During the period 1962-1971 (11), a median yearly rate of 35 newly active cases (incident and relapsed) were confirmed at our center; only 8 active cases per year were confirmed in the period studied (1988-1992) with a general reference population of 8 million and 10 million, respectively.

Despite different leprosy classifications through the years, the prevailing form during the 20th century was lepromatous leprosy with a gradual increase in the proportion of lepromatous cases to date (Table 1).

Rapid urbanization and the predominance of the nuclear family pattern (12), which also applies in our country, are factors which result in a shortened exposure of susceptible individuals to Mycobacterium leprae. It has been consistently verified from the epidemiological histories of new cases that the source of infection was one or more relatives within their former extended families.

Avoidance of a clinically apparent stigma was the motive for self-reporting in conjunction with the expectation of an effective therapy and follow up. Our statistical analysis has shown that new case yearly data have the epidemiologic characteristics of a disappearing disease: limited foci, clusters, and erratic time fluctuations (9'), as revealed by the frequency distributions and nonsignificant trends.

The 95% CIs of children <14 years of age, whose leprosy might have been avoided, clearly show that 12.5% was a random chance finding. This is epidemiologically consistent with the decline of relapses as well as the decline in the number of folIowed-up ex-leprosy individuals.

The importation of leprosy from endemic areas by foreign workers and househelpers noted elsewhere (10) seems, at present, to be of negligible epidemiologic impact when estimating only the newly detected cases.

A future leprologic screening of these people may result in social discrimination and will have an adverse side effect upon the secondary and tertiary prevention of leprosy in Greece and in other very low endemicity countries as well.



1. ARCHIVES OF A. SYGROS HOSPITAL. Yearly statistical tables. G. Fotinos, ed. Athens, 1912-1913 (in Greek).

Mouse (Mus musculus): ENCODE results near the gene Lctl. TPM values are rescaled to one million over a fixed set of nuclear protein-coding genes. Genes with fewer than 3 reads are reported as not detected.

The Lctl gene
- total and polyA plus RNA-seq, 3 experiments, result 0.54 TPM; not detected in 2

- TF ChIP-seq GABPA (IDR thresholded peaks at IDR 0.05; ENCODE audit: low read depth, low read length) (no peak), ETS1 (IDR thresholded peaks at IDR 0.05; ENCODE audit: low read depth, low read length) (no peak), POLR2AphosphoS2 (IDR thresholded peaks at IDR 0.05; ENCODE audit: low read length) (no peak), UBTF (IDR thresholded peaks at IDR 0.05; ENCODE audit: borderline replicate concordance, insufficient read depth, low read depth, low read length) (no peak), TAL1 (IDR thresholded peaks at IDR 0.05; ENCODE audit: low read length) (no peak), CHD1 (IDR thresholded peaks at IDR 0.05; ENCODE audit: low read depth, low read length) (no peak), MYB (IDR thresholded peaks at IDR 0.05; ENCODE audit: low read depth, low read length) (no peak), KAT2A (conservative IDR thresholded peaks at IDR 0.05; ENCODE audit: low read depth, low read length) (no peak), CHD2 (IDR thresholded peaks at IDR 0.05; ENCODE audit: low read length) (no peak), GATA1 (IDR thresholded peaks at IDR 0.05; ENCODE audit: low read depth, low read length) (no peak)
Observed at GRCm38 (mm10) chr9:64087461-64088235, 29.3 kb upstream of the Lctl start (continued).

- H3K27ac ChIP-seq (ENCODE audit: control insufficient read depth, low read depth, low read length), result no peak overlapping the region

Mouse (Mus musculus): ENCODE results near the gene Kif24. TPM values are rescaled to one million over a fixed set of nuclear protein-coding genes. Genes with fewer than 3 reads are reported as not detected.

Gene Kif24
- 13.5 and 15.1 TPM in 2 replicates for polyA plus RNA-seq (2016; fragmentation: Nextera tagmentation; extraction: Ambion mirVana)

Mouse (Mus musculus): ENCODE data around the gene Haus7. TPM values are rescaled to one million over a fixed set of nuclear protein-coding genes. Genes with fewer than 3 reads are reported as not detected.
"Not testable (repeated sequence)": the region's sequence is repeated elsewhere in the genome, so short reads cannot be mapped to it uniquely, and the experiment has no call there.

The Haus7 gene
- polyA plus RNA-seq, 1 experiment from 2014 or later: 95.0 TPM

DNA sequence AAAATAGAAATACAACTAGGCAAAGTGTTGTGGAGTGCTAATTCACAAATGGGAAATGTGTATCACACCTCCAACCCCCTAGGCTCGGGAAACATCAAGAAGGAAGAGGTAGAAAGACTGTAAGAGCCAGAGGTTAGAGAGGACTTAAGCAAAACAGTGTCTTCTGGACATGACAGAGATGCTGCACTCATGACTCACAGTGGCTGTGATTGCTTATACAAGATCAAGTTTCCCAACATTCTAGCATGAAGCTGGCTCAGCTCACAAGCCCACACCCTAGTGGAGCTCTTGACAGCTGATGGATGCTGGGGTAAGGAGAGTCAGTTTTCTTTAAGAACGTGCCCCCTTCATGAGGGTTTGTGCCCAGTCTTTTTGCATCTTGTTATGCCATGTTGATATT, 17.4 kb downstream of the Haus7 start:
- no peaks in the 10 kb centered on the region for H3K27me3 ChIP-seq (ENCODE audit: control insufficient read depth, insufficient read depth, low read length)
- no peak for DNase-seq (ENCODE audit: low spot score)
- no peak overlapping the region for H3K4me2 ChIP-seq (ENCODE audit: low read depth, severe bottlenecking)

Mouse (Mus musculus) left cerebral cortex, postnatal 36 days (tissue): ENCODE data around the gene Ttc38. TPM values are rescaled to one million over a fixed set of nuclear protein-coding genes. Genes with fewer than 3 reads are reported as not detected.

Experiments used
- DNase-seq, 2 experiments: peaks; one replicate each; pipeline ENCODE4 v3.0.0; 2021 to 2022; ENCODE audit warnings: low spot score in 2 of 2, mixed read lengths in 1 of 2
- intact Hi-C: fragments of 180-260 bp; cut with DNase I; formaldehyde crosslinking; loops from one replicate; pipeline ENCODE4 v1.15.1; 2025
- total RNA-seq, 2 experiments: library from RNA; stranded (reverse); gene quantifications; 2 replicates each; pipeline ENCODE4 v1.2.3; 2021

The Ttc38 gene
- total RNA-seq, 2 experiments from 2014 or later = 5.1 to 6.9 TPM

2. ARCHIVES OF A. SYGROS HOSPITAL. Yearly statistical tables. G. Fotinos, cd. Athens, 1931-1938 (in 8 volumes) (in Greek).

3. ARMITAGE, P., ed. Statistical Methods in Medical Research. Oxford: Blackwell Scientific Publications, 1980.

4. BRYCESON, A.D.M. Leprosy. In: Rook, Wilkinson, Ebling Textbook of Dermatology. Champion, R. H., et at., eds. Oxford: Blackwell Scientific Publications, 1992, pp. 1065-1083.

5. DOANE, D.P., cd. Exploring Statistics with the IBM PC. 2nd edn. Reading, Massachusetts, U.S.A.: Addison Wesley Publishing Co., 1988.

6. HABBEMA, J.D.F., JOSEFZOON, E. and VAN OORTMARSSEN, GJ. Towards the use of decision sciences in leprosy control. Lepr. Rev. 63(1992)48s-52s.

7. KOPANARIS, F. Leprosy. In: Public Health in Greece. Athens: Chronopoulos, 1933, pp. 259-276 (in Greek).

8. KUPPER, L.L., MCMICHAEL, A.J., SYMONS, M.J. and MOST , B.M. On the utility of proportional mortality analysis. J. Chron. Dis. 31(1978)15-22.

9. LECHAT , M.F. Epidemiometric modelling in leprosy based on Indian data. Lepr. Rev. 63(1992)31s-39s.

10. MAHMOUD, S.F. and AZADEH, B. Leprosy in Qatar. Int. J. Dermatol. 30(1991)125-126.

11. PARISSIS, N., STRATIGOS, J., KOUKOUTZAKOGLOU, K. and MARCELOU-KINTI U. Observations epidemiologiques sur la lepre en Grece pendant la periodc 1962-1971. Arch. Inst. Pasteur Hell. 20(1974)95-103.

12. SAIKAWA , K . The effect of rapid socioeconomic development on the frequency of leprosy in a population. Lepr. Rev. 52 Suppl. 1(1981)167-175.











1. M.D., M.P.H., Senior Registrar; Consultant and Head, Department of Dermatology, West Attica General Hospital and Leprosy Center, Greece.
2. M.D., Senior Registrar; Consultant and Head, Department of Dermatology, West Attica General Hospital and Leprosy Center, Greece.
3. M.D., Consultant and Head, Department of Dermatology, West Attica General Hospital and Leprosy Center, Greece.

Reprint requests to Dr. K. P. Kyriakis, 52 Koumanoudi Str., GR-114 74 Athens, Greece.

Received for publication on 22 February 1994.
Accepted for publication in revised form on 10 August 1994.